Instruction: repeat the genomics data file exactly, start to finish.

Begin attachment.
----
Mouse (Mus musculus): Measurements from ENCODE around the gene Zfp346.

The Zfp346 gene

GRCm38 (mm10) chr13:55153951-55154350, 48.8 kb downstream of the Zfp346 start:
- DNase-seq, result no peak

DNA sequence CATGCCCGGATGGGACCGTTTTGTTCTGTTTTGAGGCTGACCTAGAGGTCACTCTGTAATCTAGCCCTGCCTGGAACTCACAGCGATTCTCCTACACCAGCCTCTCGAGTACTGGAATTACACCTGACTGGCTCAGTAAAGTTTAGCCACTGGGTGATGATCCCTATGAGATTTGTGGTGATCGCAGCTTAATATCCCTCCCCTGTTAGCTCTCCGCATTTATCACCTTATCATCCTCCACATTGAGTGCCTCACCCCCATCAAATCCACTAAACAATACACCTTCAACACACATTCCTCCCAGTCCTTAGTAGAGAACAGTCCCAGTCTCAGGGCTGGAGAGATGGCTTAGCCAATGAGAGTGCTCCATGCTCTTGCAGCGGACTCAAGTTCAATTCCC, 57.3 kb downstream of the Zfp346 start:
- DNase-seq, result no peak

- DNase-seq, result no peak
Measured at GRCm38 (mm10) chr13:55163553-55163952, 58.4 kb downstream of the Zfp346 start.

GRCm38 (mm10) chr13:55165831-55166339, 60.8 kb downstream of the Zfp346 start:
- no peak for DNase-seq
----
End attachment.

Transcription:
Mouse (Mus musculus): Measurements from ENCODE around the gene Zfp346.

The Zfp346 gene

GRCm38 (mm10) chr13:55153951-55154350, 48.8 kb downstream of the Zfp346 start:
- DNase-seq, result no peak

DNA sequence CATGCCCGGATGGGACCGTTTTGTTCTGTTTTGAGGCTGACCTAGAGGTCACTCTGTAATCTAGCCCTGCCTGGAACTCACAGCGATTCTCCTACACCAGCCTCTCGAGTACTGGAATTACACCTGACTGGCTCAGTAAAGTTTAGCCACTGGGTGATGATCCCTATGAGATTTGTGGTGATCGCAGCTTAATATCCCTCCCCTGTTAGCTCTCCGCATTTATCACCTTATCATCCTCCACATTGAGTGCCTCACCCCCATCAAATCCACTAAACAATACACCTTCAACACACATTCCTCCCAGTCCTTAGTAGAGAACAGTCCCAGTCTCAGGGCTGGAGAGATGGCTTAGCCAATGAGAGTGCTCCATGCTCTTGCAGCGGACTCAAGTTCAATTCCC, 57.3 kb downstream of the Zfp346 start:
- DNase-seq, result no peak

- DNase-seq, result no peak
Measured at GRCm38 (mm10) chr13:55163553-55163952, 58.4 kb downstream of the Zfp346 start.

GRCm38 (mm10) chr13:55165831-55166339, 60.8 kb downstream of the Zfp346 start:
- no peak for DNase-seq